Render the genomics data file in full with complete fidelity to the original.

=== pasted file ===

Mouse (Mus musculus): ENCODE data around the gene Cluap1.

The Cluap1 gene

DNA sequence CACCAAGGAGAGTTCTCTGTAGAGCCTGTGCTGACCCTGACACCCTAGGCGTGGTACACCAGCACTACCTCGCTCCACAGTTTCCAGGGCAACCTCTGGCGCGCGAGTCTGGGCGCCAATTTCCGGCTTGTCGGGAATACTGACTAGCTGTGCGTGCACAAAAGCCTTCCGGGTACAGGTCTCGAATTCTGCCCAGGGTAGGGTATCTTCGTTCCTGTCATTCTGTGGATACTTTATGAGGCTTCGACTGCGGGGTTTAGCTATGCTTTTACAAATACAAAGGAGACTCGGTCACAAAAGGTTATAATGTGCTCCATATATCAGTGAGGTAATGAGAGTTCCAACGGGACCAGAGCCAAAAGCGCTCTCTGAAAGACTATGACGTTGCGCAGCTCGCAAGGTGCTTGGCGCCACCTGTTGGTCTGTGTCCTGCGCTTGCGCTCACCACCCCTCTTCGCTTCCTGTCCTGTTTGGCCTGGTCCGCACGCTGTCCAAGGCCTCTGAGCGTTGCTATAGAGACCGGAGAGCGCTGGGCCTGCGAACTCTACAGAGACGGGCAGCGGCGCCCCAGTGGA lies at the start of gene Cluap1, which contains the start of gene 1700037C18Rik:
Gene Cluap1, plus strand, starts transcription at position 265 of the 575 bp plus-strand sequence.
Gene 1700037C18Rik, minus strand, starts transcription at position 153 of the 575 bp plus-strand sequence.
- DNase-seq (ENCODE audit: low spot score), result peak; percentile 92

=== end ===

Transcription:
Mouse (Mus musculus): ENCODE data around the gene Cluap1.

The Cluap1 gene

DNA sequence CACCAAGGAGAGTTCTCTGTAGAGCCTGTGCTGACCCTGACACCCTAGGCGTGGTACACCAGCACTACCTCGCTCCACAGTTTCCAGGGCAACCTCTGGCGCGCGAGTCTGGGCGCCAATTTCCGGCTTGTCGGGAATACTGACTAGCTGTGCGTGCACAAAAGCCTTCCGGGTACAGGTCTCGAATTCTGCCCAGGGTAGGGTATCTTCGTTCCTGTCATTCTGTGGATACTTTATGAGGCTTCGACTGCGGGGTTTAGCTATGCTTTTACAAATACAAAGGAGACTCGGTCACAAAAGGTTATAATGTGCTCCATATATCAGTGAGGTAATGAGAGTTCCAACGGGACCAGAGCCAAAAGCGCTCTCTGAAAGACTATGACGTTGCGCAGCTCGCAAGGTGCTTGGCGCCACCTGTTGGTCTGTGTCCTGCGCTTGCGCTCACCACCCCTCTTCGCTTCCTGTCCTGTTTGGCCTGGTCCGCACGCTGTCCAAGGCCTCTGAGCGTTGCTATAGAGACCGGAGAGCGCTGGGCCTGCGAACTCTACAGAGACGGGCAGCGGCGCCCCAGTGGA lies at the start of gene Cluap1, which contains the start of gene 1700037C18Rik:
Gene Cluap1, plus strand, starts transcription at position 265 of the 575 bp plus-strand sequence.
Gene 1700037C18Rik, minus strand, starts transcription at position 153 of the 575 bp plus-strand sequence.
- DNase-seq (ENCODE audit: low spot score), result peak; percentile 92